For years online marketing has focused on the keyword: the word or phrase that people enter into a search engine when trying to find something on the Internet. The ability to rank in the top three positions for a given keyword was considered the sign of a successful SEO campaign.
For small businesses, this was sometimes the only way they could get their website in front of potential customers. Competition for certain keywords, however, was tough for many firms that couldn’t afford large-scale link-building campaigns and other costly techniques.
That was the case until the search engines recognized that many of these optimization strategies offered little to no value. So they sought to level the playing field for businesses trying to get noticed by establishing themselves as a leader in their industry, not just by gaming the search engine algorithm.
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Now the rules have been modified once again with another update to Google’s algorithm, and small businesses would be wise to get into the game early.
“When Google issued its most recent update (named Hummingbird) to the company’s 15-year-old search algorithm, it raised a number of concerns for small business owners. The update has two primary objectives: using so-called conversational searches to find results, as opposed to the traditional keywords, and displaying search content on the far right side of search pages,” says Michelle Rebecca of SEO Company Go.
Conversational searches are longer and more specific than traditional keyword searches. This is the result of an increasing number of searches being performed via mobile devices, using services like Siri to speak search terms, and also a more educated user. For example, a search years ago may have been for laptops, but nowadays it’s more apt to be along the lines of where can I find the best prices on laptops.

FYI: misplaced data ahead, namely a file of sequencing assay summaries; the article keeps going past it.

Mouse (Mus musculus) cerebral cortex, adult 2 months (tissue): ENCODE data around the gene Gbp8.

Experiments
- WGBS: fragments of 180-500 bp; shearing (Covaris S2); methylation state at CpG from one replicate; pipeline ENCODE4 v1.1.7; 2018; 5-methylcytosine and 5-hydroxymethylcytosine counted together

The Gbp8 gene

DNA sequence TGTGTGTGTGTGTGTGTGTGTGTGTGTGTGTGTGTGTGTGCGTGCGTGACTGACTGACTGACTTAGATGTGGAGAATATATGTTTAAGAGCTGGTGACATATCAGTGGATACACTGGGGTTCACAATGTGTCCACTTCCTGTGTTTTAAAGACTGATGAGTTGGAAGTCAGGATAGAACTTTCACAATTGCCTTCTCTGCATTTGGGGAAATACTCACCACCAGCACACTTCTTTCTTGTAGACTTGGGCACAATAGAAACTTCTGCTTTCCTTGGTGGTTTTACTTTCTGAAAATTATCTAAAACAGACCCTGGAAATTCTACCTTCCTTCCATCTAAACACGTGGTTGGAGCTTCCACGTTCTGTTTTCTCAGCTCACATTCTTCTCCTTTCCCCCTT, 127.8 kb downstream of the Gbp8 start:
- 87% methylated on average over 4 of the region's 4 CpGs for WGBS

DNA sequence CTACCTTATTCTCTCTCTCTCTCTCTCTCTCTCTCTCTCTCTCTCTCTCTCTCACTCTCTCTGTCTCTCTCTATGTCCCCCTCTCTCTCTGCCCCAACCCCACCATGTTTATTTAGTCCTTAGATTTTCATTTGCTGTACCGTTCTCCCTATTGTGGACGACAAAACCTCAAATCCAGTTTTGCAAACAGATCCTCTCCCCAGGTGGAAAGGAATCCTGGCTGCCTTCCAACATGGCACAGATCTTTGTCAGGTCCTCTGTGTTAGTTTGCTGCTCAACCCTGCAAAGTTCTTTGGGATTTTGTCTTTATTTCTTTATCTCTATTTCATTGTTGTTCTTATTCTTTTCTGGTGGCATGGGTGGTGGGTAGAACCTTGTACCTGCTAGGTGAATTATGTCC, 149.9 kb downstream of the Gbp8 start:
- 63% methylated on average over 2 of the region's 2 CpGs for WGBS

In addition to the change in the way Google returns search results, it’s also changing the way it displays them. Instead of listing results according to their relevance, or at least what Google thinks their relevance to be, answers to “questions” will now appear in special boxes that run along the right side of the page.
These boxes will contain a bit of content from web pages that match the result in an effort to provide the best answer. If it’s what the user’s looking for, there’s no need to search any further … and no need to click any further.
Think like a customer
Experts claim that in order to do well with conversational searches, small businesses would do best to think like their customers to optimize pages for the latest update.
Instead of focusing on keywords, concentrate on questions your potential customers might ask. An accountant might enter a search for how do I find a good accountant or changes to tax law and then create content that relates to these terms in order to enhance his or her content marketing strategy.
To supplement location-based marketing, a business such as an auto mechanic might consider focusing on search terms like are there any good mechanics nearby. This can provide a great deal of benefit to small business owners, because Hummingbird will take the user’s location into consideration when returning the results.
A business located nearby stands to do better than a large company with multiple offices and locations.
For businesses whose focus is online sales, location-based results might not be the best strategy to take. Instead, they should focus on answering other questions a customer might ask regarding their products or services.
Businesses who spend a great deal of time and money focusing on narrow search terms will certainly take a hit from Hummingbird if they don’t adapt. But small businesses who have labored under the shadow of larger companies when it comes to SEO could make out rather well if they seize this opportunity and focus on how their customers are using the Internet to find products and services.